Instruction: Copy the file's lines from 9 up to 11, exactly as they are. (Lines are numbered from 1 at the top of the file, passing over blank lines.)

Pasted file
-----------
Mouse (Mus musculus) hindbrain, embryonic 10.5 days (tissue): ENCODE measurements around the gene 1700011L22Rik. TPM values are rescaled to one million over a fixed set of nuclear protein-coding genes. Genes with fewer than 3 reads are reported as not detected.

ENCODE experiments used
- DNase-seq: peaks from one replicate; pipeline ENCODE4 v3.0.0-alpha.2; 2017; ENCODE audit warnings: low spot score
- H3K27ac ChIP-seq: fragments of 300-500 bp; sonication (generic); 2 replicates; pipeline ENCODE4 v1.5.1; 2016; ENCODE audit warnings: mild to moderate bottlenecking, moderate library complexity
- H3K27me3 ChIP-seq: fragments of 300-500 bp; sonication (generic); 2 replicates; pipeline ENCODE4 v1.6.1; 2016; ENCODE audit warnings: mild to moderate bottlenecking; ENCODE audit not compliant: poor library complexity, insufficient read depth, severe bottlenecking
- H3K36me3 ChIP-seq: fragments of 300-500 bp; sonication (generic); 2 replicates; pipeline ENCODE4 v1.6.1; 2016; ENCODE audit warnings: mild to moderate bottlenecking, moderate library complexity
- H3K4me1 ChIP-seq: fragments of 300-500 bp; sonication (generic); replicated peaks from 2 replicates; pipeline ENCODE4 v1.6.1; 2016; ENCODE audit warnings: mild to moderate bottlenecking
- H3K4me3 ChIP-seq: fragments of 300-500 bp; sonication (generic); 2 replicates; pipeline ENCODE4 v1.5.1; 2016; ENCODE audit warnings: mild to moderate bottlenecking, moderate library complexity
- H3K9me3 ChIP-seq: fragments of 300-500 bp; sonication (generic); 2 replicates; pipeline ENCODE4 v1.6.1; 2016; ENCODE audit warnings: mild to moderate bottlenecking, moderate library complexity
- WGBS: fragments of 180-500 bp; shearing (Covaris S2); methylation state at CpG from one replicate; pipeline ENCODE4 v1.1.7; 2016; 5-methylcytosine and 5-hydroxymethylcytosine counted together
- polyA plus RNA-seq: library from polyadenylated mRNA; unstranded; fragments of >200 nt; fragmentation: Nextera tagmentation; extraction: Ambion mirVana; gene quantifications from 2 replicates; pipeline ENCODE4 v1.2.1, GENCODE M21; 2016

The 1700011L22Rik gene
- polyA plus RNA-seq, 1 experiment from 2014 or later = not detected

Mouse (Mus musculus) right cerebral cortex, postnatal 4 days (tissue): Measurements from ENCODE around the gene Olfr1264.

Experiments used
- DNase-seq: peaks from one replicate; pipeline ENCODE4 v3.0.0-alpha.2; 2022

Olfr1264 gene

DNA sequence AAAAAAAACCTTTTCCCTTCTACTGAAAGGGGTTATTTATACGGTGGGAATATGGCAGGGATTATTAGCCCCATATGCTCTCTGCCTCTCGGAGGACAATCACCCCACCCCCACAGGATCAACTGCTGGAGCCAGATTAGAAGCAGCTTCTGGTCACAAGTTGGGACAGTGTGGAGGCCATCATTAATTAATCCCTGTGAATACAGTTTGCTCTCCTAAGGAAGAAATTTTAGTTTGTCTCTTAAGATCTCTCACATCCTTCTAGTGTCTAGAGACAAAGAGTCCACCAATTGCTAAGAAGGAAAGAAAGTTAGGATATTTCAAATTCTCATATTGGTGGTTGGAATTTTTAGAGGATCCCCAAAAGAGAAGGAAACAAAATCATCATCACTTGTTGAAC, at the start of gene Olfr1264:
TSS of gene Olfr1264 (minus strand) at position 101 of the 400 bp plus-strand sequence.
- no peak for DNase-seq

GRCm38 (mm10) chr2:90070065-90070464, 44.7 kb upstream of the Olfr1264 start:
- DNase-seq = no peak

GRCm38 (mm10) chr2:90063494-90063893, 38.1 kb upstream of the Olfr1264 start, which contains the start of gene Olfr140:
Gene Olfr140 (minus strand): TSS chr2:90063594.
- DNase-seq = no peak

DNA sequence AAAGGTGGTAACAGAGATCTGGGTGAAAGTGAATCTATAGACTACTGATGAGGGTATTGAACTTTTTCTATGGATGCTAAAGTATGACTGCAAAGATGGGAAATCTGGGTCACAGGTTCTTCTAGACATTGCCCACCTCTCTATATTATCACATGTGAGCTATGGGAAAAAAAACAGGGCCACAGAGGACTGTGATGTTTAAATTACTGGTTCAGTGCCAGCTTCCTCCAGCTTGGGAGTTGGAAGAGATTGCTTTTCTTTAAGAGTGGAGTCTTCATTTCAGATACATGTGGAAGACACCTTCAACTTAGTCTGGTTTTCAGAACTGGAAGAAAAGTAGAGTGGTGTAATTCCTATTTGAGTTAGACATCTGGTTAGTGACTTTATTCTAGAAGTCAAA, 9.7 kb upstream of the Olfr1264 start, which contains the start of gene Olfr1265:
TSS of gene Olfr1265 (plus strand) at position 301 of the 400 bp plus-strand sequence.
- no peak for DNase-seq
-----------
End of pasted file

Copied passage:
- H3K9me3 ChIP-seq: fragments of 300-500 bp; sonication (generic); 2 replicates; pipeline ENCODE4 v1.6.1; 2016; ENCODE audit warnings: mild to moderate bottlenecking, moderate library complexity
- WGBS: fragments of 180-500 bp; shearing (Covaris S2); methylation state at CpG from one replicate; pipeline ENCODE4 v1.1.7; 2016; 5-methylcytosine and 5-hydroxymethylcytosine counted together
- polyA plus RNA-seq: library from polyadenylated mRNA; unstranded; fragments of >200 nt; fragmentation: Nextera tagmentation; extraction: Ambion mirVana; gene quantifications from 2 replicates; pipeline ENCODE4 v1.2.1, GENCODE M21; 2016